In the last Oak Park election, the New Leadership Party (NLP) trounced the Village Manager Association (VMA). They not only trounced them, they gave them a genuine, old-fashioned tubthumping, which leads one to the timeless question one asks in the aftermath of calamities, vast blunders, and quantum mishaps: How did that happen?

Some say the NLP won because it has more ideas than the VMA. If you visit the NLP website, you can read a litany of stuff it supports, organized in planks.

If you google the VMA to look for ideas, you get a bunch of dead links, leaving one to think:

1) they must have no ideas, much less a plank, a pallet, or a piece of firewood

2) they’re considering some ideas, but they just haven’t gotten around to conceiving them yet

3) they have ideas; they just don’t want anyone to know about them. Shhh, they’re secret.

Others say the NLP won because it, unlike the VMA, had a couple of rich guys supporting it. According to the Wednesday Journal, these two donors enabled the NLP to raise $5,000 more than VMA–$5000 is no small amount in a local election. You could buy quite a few votes in Chicago for that kind of money and maybe influence an Illinois state legislator, if you threw in some bottles of 12-year-old scotch and a few prepaid lap dances at a stripper bar.

In the next election, the NLP will tubthump the VMA again unless it gets some ideas and a couple of its own rich guys. Fortunately, if the VMA snags some rich guys, it also can skim some ideas, for we live in a free-market world economy in which you can buy anything if you have money, and when you need ideas, you can pay consultants to create them for you. This is how major politicians now run their election campaigns because in this technological age of specialization and instant everything, they don’t have time to think. They hardly have time to do, so they pay people to think for them.

The members of the VMA need only to conjure a way to convince some rich guys to support them. They could just ask some rich people for money, but that may not work. Rich people are asked for money frequently, and they have developed many strategies to fend off queries of a monetary nature. If you ask them for money, you’ll often get a remark such as, “Oh, I’m a little short right now. The gold on my yacht is wearing off and the entire vessel, including the sheets and halyards, needs a re-gilding.” Or they look at you with an air of breezy haughtiness, put their hands over their ears, and say, “I can’t hear you.” Some are so rich they hire flunkies, to impersonate themselves, so they don’t need to deal with the annoying people in their lives, such as anyone asking them for money or their spouse or children.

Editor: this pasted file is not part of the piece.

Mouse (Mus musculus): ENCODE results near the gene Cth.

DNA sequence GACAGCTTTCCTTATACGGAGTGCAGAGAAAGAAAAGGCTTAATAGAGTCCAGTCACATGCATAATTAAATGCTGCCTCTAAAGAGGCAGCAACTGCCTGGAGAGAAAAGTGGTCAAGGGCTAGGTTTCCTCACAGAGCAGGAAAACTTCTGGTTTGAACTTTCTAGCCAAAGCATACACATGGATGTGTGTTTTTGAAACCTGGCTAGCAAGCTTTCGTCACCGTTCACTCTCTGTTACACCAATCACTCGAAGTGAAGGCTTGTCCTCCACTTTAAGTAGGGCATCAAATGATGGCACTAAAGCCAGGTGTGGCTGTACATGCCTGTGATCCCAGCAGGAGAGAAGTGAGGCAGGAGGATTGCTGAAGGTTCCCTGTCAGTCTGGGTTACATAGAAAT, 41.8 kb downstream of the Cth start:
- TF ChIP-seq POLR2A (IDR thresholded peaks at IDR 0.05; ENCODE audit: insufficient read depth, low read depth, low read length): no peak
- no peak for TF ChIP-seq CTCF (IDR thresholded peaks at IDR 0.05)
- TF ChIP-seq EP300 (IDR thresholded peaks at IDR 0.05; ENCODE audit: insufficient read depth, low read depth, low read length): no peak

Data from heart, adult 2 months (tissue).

The most effective way to attract rich people is to offer to name something after them in return for a donation. Therefore, I suspect the VMA would get a lot of rich guys if it altered its name to Village (insert names of rich guys here in BOLD HUMONGO FONTBUSTING LETTERS) Association. The organization would have more ideas than they can use and enough money to put up a website people could actually find, filled with so many ideas the VMA would utterly outplank the NLP.

Byron Lanning
An Oak Park Blog

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